A recent post, The Business of SpaceX's Starlink is ON, showed how profitable Starlink might become in a surprisingly short period of time.
Competitors trying hard to slow down Starlink
A post by Eric Ralph for teslerati.com, ViaSat asks FCC to halt SpaceX Starlink launches because it can’t compete, highlighted how the fight for business survival in space is heating up.
Bear in mind, SpaceX is only the first mover in the business of satellite-based, low-latency internet. OneWeb has already started to deploy satellites. Amazon's Kuiper is slated to launch first satellites this year. And a few others are working on similar plans.
ViaSat is arguing in a Stay Request to the FCC that Starlink deployment needs to be halted until further reviews and procedural processes are completed.
From the summary:
By design, each of SpaceX’s satellites will ultimately disintegrate into the atmosphere, collectively leaving behind millions of pounds of metallic compounds that could increase global warming. While in space, its satellites will reflect sunlight, increasing light pollution and altering the night sky. And there is a serious risk that these satellites will collide—either with each other, satellites operated by third parties, or with existing space debris. Such collisions will fragment the satellites, spread dangerous additional debris throughout surrounding orbits, and adversely affect the ability of others to traverse, and operate in, LEO.
Concrete risks to the business of ViaSat:
That means a collision involving a SpaceX satellite risks creating debris that could have catastrophic and irreparable consequences for Viasat’s existing and planned operations. Any additional debris that damages, disables, or destroysViasat’s satellites while traversing LEO or operating in LEO would cause harm to Viasat’s business. 
Second, even without satellite failures or catastrophic collisions, Viasat will suffer concrete injuries because the Order creates a more crowded orbital environment. As crowding increases, Viasat must expend time and resources ensuring that its own satellites—and particularly its current and future LEO satellites—do not collide or otherwise interfere with SpaceX’s. Moreover, because the Order authorizes SpaceX to begin filling up designated physical areas of LEO with many thousands of satellites, the Order constrains Viasat’s ability to carry out its own LEO projects in those same orbits.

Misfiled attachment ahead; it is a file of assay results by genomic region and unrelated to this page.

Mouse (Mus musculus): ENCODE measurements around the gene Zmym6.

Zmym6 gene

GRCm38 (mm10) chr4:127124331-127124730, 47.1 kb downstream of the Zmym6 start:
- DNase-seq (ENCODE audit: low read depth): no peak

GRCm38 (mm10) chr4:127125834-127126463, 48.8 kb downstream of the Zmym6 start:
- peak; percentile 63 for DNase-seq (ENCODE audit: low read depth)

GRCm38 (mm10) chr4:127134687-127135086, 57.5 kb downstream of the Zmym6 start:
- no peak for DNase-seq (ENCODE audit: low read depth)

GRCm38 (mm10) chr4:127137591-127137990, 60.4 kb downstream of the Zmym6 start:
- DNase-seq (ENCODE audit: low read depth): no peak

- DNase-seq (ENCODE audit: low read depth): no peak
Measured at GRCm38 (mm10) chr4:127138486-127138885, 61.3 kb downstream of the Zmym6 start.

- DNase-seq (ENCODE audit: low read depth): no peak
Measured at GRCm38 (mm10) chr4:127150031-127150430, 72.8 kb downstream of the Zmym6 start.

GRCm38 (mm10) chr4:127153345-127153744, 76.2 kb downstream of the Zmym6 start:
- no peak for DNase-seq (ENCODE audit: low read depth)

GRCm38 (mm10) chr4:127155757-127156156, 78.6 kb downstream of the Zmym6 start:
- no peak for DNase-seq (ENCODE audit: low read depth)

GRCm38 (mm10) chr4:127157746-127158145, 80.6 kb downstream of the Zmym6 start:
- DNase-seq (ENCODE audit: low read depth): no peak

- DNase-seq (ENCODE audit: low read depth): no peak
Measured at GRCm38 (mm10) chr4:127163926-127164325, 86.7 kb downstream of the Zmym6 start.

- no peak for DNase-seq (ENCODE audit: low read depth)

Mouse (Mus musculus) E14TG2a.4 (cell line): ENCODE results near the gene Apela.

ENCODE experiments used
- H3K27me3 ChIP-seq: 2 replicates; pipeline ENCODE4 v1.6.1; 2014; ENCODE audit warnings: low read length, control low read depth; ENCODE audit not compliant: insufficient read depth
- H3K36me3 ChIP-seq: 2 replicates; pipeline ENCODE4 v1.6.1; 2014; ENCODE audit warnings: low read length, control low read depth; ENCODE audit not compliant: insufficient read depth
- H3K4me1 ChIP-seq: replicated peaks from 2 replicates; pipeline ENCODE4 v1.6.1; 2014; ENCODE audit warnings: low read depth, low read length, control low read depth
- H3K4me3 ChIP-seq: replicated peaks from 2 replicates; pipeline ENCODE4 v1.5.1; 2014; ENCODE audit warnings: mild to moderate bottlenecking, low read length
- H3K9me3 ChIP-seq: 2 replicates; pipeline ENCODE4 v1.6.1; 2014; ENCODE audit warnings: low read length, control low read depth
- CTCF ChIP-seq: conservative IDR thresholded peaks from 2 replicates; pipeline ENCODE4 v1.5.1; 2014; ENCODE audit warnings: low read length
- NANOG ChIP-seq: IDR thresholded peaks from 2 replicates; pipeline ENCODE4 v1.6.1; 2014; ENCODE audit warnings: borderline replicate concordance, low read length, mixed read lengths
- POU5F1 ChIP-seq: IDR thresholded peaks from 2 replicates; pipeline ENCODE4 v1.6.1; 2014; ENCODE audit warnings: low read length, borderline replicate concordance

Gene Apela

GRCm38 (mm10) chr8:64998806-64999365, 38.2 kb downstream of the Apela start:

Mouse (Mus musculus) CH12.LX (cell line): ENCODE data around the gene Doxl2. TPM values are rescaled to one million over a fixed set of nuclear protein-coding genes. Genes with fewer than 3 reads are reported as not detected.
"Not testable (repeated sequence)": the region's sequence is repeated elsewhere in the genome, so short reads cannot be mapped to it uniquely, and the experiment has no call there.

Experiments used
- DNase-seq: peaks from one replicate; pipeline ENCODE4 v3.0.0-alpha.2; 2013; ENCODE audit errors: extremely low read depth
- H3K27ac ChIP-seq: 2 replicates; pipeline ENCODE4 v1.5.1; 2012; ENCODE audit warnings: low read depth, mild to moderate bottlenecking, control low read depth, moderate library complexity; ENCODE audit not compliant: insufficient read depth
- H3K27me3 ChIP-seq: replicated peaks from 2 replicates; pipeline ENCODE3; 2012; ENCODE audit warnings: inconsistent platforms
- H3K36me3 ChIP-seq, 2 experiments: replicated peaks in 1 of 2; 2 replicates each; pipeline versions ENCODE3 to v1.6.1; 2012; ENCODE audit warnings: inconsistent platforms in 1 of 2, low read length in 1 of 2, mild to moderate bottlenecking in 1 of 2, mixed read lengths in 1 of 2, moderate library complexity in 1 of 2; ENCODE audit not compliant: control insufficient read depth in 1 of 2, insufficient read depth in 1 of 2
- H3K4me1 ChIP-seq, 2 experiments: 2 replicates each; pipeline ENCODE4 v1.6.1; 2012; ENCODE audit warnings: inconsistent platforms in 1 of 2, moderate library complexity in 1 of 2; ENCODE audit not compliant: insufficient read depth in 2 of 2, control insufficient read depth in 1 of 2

Competition for Customers
Third, Viasat will suffer competitive injury from the agency’s Order. SpaceX intends to use its environmentally irresponsible constellation to compete directly with Viasat in the market for satellite broadband services. SpaceX’s current network is insufficient for widespread commercial availability, but it has explained that once it has enough Starlink satellites in LEO—and it is launching them at a rapid clip—it will be able to move out of “beta” mode, extend its reach geographically, and compete with Viasat for customers directly. 
Grandfathering of Status Quo
...allowing SpaceX to launch thousands of satellites in the interim would allow SpaceX to argue that it must maintain those satellites it has already launched—and maintain service to customers who have already subscribed. 
Starlink satellites are in low-earth orbit to provide low-latency connections. Operations in a low orbit requires constant station keeping or satellites will deorbit within 5 years without propulsion. Therefore, these satellites have been designed with complete burnup during reentry in mind.
It is true that the sheer amount of additional satellites from SpaceX and future competing constellations will make it harder for earth based space observation and navigating low-earth orbit will be more challenging. There is an increased risk to spark, at least a temporary, Kessler Syndrome in low-earth orbit.
Those reasons have validity on a sliding scale and need to be addressed, but sound a little salty coming from a competitor that can't compete on these new terms.
Starlink 28 [Live: 26.05.2021, 18:59 UTC]
SpaceX is launching 60 additional Satellites for their own Starlink Constellation.
This launch will complete the first shell of satellites, covering approximately 80% of earth's surface. It will take until the end of the year until all satellites have maneuvered themselves into their designated orbits.
The complete constellation will consist of five shells and all satellites will be equipped with laser links. Currently only a small number, in polar orbit, have satellite-to-satellite communication via laser enabled.
The booster is a Block 5 on its 2nd flight and will land on a drone ship.
The mission to low earth orbit will launch from Space Launch Complex 40, Cape Canaveral Space Force Station, Florida.
Launch Weather by the 45th Weather Squadron is 90% go.
- Payload mass is approximately 15,6 tonnes
- 60 Starlink Satellites
Check your local time of launch at: www.timeanddate.com
Where to watch:
- 15 minutes before launch: SpaceX Livestream
- NASASpaceflight: LIVE: Falcon 9 Launches 60 Starlink Satellites
Background information about previous SpaceX launches: Wikipedia
Scott Manley: SpaceX's 'Wet' Fleet 2021
Why SpaceX is Making Starlink - Real Engineering: Youtube
Mark Handley: Using ground relays with Starlink
Ben Sullins: Starlink Could Change EVERYTHING!
LTT: Gaming on STARLINK!!
Now You Know: We Test Elon’s $99 Mobile Internet | In Depth
Mediocre Coffee: Starlink vs. Telus: My Experience in Rural Alberta
Useful links to stay up to date on launches:
Spaceflightnow.com: Launch Schedule
Everyday Astronaut: Prelaunch Previews
NASA Spaceflight nasaspacefight.com
Track Starlink satellites: https://satellitemap.space/
Stay Request: VIASAT, INC.’S REQUEST FOR STAY PENDING JUDICIAL REVIEW
Vote for my witness: @blue-witness
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